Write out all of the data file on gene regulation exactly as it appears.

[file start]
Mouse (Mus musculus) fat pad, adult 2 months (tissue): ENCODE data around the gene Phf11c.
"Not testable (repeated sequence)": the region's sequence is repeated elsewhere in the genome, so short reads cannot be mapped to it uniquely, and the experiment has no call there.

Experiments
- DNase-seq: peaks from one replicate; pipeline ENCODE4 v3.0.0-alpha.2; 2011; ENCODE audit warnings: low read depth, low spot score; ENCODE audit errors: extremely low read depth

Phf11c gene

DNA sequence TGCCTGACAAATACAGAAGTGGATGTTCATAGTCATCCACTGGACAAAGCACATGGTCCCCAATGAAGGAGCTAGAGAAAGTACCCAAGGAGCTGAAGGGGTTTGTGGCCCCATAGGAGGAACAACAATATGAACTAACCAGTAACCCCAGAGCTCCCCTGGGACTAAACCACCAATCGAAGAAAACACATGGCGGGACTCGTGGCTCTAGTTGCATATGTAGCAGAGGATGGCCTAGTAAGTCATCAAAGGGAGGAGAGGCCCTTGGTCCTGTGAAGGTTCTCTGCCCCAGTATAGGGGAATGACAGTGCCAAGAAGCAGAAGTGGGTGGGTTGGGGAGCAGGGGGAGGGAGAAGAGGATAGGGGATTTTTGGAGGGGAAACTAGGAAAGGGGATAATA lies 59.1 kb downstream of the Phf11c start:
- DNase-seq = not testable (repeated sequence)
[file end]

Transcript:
Mouse (Mus musculus) fat pad, adult 2 months (tissue): ENCODE data around the gene Phf11c.
"Not testable (repeated sequence)": the region's sequence is repeated elsewhere in the genome, so short reads cannot be mapped to it uniquely, and the experiment has no call there.

Experiments
- DNase-seq: peaks from one replicate; pipeline ENCODE4 v3.0.0-alpha.2; 2011; ENCODE audit warnings: low read depth, low spot score; ENCODE audit errors: extremely low read depth

Phf11c gene

DNA sequence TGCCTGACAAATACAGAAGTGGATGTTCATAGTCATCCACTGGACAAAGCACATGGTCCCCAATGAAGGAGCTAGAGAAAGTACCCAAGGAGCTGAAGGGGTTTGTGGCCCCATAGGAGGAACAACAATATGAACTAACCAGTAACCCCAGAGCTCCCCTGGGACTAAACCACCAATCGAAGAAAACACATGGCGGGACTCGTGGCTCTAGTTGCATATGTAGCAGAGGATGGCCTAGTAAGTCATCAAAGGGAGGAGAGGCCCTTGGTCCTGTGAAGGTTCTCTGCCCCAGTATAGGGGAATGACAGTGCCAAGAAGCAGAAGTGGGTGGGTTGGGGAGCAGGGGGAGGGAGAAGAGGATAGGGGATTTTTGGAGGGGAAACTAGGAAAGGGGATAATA lies 59.1 kb downstream of the Phf11c start:
- DNase-seq = not testable (repeated sequence)